Thornhill’s adversary, Philip Van Damme is smooth-talking, and highly intelligent. His face of evil, like that of Uncle Charlie is sophisticated, worldly and world weary. While his henchman is crude and angry, Again, Hitchcock uses violence and sex, subtly to advance the story and create a suspenseful bond between the audience and the subject. (Hitchcock, North By Northwest)
Hitchcock’s films are rife with paranoia that reflect his own inner fears yet again. He has little respect for authority figures or even parental ones. Charlie’s family may be loving, but in the face of Uncle Charlie’s evil, they are helpless and clueless. Thornhill’s mother never believes him and nearly gets him killed when she asks the killers if they want to kill her son. Her insouciant laugh reveals that she neither believes or supports her son in his attempts to find the truth. Like Charlie before him, Thornhill has to solve his own mystery, and reach his own conclusions; all the while knowing that Hitchcock has the audience squirming in their knowledge of what is just around the corner that will only cause him more difficulties. (Hitchcock, North By Northwest)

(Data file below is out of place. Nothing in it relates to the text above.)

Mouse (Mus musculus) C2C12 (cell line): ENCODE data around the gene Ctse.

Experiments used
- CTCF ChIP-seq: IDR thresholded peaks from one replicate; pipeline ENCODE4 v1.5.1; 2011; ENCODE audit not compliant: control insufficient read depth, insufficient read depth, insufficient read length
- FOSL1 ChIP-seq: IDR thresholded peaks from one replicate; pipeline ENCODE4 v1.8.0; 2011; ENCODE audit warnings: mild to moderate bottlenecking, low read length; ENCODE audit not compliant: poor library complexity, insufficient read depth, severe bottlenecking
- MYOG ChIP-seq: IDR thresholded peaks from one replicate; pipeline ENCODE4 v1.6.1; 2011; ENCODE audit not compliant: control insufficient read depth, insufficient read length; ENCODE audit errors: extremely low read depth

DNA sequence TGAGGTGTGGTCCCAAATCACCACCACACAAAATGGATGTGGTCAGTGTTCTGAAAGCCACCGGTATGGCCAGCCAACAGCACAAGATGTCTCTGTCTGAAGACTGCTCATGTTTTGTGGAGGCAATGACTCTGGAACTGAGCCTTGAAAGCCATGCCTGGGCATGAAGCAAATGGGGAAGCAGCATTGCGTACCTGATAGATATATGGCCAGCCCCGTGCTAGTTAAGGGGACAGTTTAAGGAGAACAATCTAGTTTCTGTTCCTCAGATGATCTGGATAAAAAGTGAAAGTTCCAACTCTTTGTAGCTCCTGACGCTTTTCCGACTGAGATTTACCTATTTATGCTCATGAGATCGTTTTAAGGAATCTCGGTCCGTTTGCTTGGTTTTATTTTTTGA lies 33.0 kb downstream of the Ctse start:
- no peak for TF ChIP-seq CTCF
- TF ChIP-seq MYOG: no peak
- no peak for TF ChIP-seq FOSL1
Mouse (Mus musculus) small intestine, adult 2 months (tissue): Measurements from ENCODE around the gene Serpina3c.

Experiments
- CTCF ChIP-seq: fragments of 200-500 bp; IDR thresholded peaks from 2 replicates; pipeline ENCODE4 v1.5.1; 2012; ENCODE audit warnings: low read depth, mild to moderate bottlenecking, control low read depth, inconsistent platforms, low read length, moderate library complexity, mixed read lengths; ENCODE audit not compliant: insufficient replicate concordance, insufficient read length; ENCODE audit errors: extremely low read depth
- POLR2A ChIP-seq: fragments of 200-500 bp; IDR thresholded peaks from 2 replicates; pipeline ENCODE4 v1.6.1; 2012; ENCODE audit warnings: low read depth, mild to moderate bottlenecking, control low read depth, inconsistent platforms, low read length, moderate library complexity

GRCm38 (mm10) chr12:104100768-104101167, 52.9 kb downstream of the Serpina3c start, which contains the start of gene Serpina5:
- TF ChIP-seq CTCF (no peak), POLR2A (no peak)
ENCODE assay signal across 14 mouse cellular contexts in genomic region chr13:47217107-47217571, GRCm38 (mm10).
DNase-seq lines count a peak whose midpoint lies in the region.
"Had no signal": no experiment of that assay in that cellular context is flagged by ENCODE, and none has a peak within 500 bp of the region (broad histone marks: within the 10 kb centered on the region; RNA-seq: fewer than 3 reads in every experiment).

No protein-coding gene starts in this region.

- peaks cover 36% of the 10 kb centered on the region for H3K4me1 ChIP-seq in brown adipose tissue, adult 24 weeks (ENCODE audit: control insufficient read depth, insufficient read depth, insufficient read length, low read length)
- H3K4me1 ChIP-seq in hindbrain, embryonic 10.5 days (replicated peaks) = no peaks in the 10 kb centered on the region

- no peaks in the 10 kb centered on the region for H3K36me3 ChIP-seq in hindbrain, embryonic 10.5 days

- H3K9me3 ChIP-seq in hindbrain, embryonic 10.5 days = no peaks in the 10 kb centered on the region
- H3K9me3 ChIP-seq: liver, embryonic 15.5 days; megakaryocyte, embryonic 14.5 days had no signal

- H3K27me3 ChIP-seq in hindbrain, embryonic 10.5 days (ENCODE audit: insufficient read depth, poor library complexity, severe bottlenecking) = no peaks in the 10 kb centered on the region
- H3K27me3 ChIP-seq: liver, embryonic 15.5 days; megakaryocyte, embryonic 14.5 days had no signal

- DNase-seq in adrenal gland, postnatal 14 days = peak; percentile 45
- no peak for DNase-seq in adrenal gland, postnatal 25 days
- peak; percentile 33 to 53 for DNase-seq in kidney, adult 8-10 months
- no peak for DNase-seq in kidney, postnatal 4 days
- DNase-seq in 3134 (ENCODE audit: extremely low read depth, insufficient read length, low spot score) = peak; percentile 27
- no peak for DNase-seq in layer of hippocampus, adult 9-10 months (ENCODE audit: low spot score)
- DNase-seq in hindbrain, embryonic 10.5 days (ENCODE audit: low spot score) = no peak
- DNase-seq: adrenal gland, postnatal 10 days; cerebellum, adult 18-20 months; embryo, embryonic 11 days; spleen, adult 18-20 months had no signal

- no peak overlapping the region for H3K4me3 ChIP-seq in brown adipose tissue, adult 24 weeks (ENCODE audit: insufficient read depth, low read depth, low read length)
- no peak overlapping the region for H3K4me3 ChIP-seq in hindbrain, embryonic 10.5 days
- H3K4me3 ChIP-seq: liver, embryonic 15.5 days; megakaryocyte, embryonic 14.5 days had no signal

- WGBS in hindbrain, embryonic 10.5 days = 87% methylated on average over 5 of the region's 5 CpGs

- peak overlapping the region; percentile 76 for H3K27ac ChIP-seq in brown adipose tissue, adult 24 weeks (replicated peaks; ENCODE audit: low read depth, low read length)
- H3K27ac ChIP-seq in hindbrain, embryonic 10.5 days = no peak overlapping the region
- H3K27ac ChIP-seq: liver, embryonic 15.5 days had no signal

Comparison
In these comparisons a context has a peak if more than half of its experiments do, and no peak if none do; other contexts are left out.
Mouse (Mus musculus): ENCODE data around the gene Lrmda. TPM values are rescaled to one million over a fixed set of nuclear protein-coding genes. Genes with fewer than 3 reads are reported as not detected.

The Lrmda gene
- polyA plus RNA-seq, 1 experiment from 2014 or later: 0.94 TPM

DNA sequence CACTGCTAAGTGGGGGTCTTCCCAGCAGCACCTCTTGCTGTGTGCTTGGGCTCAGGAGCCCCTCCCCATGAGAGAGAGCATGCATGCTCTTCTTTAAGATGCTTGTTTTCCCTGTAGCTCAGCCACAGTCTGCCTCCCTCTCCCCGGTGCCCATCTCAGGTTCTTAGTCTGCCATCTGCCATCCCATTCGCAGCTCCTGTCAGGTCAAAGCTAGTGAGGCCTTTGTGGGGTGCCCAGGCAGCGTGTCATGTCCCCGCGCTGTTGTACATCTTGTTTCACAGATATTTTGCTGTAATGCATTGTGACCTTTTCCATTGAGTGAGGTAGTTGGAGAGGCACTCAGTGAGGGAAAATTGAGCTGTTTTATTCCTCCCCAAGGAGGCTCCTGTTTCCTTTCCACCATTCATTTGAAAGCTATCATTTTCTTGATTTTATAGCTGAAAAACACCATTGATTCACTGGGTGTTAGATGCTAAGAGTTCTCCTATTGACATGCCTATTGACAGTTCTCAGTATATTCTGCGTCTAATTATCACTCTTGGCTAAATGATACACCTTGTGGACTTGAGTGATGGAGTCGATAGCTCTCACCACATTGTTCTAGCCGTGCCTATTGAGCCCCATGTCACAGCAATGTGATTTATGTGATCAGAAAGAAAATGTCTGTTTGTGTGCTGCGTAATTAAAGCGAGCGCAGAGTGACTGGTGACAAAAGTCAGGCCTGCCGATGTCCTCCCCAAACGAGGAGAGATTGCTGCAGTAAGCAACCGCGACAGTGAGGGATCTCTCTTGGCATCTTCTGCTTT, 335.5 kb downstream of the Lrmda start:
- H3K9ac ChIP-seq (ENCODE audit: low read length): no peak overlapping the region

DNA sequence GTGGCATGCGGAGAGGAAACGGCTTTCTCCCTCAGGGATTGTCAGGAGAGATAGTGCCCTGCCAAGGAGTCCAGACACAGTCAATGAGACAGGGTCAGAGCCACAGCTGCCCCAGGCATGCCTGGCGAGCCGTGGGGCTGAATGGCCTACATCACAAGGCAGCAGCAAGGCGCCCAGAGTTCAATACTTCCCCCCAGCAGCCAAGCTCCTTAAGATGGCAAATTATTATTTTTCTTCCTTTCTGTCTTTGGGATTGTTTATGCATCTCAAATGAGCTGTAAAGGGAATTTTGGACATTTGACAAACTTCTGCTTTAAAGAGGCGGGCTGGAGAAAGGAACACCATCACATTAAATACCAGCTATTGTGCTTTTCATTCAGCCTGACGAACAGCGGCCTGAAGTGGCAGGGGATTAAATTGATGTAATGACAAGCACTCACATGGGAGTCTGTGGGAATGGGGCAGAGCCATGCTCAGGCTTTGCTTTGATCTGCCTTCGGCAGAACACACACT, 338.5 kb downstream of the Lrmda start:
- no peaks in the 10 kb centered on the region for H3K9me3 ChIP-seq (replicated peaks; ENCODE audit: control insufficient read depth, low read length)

Still eminently recognizable as a Hitchcock film and what has come down as one of the scariest films of all time is 1960’s Psycho. Here Hitchcock as auteur turns his previous conventions all around and created a new suspense genre that not only covertly incorporates sex and violence in the stories but demonstrates it on the screen. (Thomson)
Psycho took the concept of voyeurism, as Hitchcock depicted it in Rear Window and sent it into overdrive. From the very name, it was evident that this film was going to be an over the top experience. The audience, as the voyeurs were going to see something that bordered on the psychotic, after all it was in the name. (Thomson) The film is divided into two stories, Marian’s and Norman’s. Hitchcock deliberately encourages the audience to believe that Marian’s theft of $40,000 is somehow going to be integral to the ‘psycho’ aspect of the film.